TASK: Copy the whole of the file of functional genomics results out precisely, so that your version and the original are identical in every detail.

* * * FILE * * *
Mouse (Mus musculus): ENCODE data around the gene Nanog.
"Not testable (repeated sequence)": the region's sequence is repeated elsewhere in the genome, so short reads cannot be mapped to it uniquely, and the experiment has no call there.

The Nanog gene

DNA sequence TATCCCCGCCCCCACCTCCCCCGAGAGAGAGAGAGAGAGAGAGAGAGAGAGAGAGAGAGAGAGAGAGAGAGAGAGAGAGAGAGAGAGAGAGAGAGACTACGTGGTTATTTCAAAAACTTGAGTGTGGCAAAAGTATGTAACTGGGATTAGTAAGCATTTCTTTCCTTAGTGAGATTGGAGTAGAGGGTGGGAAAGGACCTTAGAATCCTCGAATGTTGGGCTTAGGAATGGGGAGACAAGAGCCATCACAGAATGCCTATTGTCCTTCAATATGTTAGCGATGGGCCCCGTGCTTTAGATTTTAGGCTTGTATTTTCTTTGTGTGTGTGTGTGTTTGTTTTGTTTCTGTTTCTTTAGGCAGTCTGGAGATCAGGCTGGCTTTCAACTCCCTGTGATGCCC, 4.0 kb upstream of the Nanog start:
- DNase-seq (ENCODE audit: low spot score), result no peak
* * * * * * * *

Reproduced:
Mouse (Mus musculus): ENCODE data around the gene Nanog.
"Not testable (repeated sequence)": the region's sequence is repeated elsewhere in the genome, so short reads cannot be mapped to it uniquely, and the experiment has no call there.

The Nanog gene

DNA sequence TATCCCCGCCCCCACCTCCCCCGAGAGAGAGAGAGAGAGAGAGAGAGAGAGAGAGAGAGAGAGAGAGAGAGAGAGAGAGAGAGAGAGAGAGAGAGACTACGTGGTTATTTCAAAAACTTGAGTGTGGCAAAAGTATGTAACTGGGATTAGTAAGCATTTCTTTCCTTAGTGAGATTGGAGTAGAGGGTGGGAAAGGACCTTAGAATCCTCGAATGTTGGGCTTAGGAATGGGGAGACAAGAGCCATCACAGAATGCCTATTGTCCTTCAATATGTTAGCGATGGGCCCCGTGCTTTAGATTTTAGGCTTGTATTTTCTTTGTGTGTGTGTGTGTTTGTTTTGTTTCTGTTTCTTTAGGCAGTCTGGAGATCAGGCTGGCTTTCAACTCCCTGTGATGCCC, 4.0 kb upstream of the Nanog start:
- DNase-seq (ENCODE audit: low spot score), result no peak